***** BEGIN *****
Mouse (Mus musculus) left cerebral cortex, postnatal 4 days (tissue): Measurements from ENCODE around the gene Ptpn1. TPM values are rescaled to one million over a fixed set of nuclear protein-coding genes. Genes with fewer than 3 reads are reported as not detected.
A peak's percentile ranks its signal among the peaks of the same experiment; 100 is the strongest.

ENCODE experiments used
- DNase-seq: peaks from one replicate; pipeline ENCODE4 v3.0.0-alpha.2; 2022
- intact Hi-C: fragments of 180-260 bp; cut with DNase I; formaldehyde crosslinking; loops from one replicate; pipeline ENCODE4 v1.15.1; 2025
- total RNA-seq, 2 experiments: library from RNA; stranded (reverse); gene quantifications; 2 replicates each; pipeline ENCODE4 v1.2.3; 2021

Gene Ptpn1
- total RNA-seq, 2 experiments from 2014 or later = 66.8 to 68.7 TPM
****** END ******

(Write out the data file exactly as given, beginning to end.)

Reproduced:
Mouse (Mus musculus) left cerebral cortex, postnatal 4 days (tissue): Measurements from ENCODE around the gene Ptpn1. TPM values are rescaled to one million over a fixed set of nuclear protein-coding genes. Genes with fewer than 3 reads are reported as not detected.
A peak's percentile ranks its signal among the peaks of the same experiment; 100 is the strongest.

ENCODE experiments used
- DNase-seq: peaks from one replicate; pipeline ENCODE4 v3.0.0-alpha.2; 2022
- intact Hi-C: fragments of 180-260 bp; cut with DNase I; formaldehyde crosslinking; loops from one replicate; pipeline ENCODE4 v1.15.1; 2025
- total RNA-seq, 2 experiments: library from RNA; stranded (reverse); gene quantifications; 2 replicates each; pipeline ENCODE4 v1.2.3; 2021

Gene Ptpn1
- total RNA-seq, 2 experiments from 2014 or later = 66.8 to 68.7 TPM